The format is interesting: there are diary entries interspersed with descriptions of historical events and drawings of his life. I loved the black and white drawings, with only red accents: it’s a very striking visual representation of the sameness and culturally bare life he describes under communism.  When pop music begins to trickle in, the colors get more and more varied and vivid-a beautiful touch.

I loved the story; it was interesting and not something you read about very often.  This is a quick, informative text with a lot of creative art.  Happy Reading!

Author’s website: http://www.petersis.com

Sis, Peter. The Wall: Growing Up Behind the Iron Curtain. New York: Frances Foster Books, 2007.   Ages 13 and up.

Barefoot Gen by Keiji Nakazawa

“Gen, quick, take your mother! Hurry! You’ve got to take care of your mother! Your baby brother is still in your mama’s belly…you can’t die! You’ve got to survive!”

This graphic novel is the first in a ten-volume series, and it is an autobiographical account of the atomic bombing of Hiroshima.  Yes, autobiographical.  This really happened to the author, when he was six years old.  At 8:15, the atomic bomb detonated above Hiroshima, and the only way he survived was because he was protected by a concrete retaining wall at school.  He lost his brother, sister, and father: the house crushed his brother, and his father and sister were trapped and burned to death.  At the time, his mother was eight months pregnant, and the shock sent her into labor.  Adding tragedy upon tragedy, his little sister never reached her first birthday: she died of malnutrition.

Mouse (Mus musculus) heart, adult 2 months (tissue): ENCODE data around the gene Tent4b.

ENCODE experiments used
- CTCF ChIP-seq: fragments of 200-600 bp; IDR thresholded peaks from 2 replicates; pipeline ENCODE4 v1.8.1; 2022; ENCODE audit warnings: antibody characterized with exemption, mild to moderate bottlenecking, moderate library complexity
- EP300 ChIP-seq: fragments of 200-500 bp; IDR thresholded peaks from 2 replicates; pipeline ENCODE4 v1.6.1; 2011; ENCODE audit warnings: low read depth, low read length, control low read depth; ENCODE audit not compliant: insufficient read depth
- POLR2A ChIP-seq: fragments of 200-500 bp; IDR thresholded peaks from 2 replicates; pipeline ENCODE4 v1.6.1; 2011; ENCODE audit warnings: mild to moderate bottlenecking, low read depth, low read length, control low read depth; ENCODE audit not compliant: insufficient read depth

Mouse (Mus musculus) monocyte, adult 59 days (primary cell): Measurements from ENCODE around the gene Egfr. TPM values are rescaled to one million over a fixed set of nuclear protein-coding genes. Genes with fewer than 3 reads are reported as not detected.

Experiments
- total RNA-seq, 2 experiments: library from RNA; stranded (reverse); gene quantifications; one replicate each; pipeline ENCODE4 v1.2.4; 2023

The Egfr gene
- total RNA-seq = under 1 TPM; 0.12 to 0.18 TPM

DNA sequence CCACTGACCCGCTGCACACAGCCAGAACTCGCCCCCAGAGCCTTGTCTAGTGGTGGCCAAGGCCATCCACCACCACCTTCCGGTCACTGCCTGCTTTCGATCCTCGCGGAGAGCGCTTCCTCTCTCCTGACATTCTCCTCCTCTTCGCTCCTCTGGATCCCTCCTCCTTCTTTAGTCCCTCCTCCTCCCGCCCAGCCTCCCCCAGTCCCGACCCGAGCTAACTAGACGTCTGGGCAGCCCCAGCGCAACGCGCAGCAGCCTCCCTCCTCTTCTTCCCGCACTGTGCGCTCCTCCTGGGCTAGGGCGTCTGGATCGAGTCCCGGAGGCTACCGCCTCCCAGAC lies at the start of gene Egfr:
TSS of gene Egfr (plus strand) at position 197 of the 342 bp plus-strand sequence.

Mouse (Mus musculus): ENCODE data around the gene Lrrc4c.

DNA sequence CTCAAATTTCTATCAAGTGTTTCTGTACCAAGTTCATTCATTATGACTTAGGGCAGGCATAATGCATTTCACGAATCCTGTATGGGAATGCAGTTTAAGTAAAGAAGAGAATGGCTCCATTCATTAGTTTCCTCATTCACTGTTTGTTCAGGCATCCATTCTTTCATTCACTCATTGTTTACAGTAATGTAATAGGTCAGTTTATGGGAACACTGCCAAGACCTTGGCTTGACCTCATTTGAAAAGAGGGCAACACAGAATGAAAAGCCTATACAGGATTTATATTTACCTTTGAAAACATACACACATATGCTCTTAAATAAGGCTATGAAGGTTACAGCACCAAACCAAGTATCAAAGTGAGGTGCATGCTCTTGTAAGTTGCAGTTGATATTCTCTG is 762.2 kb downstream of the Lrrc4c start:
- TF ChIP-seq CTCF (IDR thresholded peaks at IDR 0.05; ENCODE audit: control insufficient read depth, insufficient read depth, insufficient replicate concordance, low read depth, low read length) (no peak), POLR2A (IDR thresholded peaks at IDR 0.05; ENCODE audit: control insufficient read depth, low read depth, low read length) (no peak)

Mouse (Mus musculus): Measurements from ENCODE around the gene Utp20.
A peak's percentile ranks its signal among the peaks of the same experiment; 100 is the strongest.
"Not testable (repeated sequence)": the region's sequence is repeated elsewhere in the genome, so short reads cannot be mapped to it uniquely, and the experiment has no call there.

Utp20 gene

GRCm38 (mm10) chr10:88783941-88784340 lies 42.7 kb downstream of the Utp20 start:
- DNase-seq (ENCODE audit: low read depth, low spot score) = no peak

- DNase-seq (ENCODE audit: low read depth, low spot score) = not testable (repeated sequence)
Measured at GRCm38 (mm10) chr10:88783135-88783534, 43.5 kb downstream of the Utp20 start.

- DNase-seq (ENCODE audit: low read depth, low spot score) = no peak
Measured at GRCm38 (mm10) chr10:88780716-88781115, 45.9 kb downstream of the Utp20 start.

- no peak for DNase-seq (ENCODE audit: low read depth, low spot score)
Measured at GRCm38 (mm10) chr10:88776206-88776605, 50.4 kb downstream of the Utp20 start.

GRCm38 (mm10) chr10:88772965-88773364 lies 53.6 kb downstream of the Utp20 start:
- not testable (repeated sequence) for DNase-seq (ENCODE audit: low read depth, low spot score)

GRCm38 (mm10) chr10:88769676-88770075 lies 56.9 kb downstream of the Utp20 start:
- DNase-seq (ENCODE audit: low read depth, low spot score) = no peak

But I started with the end of the book first.  Before the bomb drops, we learn about Gen and his family: the brother who is sent away to the country to protect him from bombs, the other brother who enlisted in the army, Gen’s father, who believes the war is a senseless, needless tragedy, perpetuated at the hands of rich leaders who are willing to sacrifice everything, including the lives of their citizens.  Everyone is hungry; everyone is frightened.  Even amidst the fear, there are acts of generosity and kindness, though, and it contrasts with the horrors of war, portrayed through a child’s eyes.

I know that for American readers, it is sometimes easy to equate graphic novels with comic books, and therefore associate them with frivolous topics: superheroes and the like.  However, that’s not the case.  Keiji Nakazawa began cartooning his experiences during World War II as a way to heal, and recover from the years of terror, starvation, and death.  Upon seeing his creations, This series was translated into many languages by Project Gen, and the author has this to say about the project:

“Human beings are foolish.  Thanks to bigotry, religious fanaticism, and the greed of those who traffic in war, the Earth is never at peace, and the specter of nuclear war is never far away.  I hope that Gen’s story conveys to its readers the preciousness of peace and the courage we need to live strongly, yet peacefully.”

This is one book that I won’t be forgetting quickly.

Happy Reading!

Nakazawa, Keiji.  Barefoot Gen: A Cartoon Story of Hiroshima. Vol I.  San Francisco: Last Gap Books, 2004.  284 pp.  Ages 15 and up.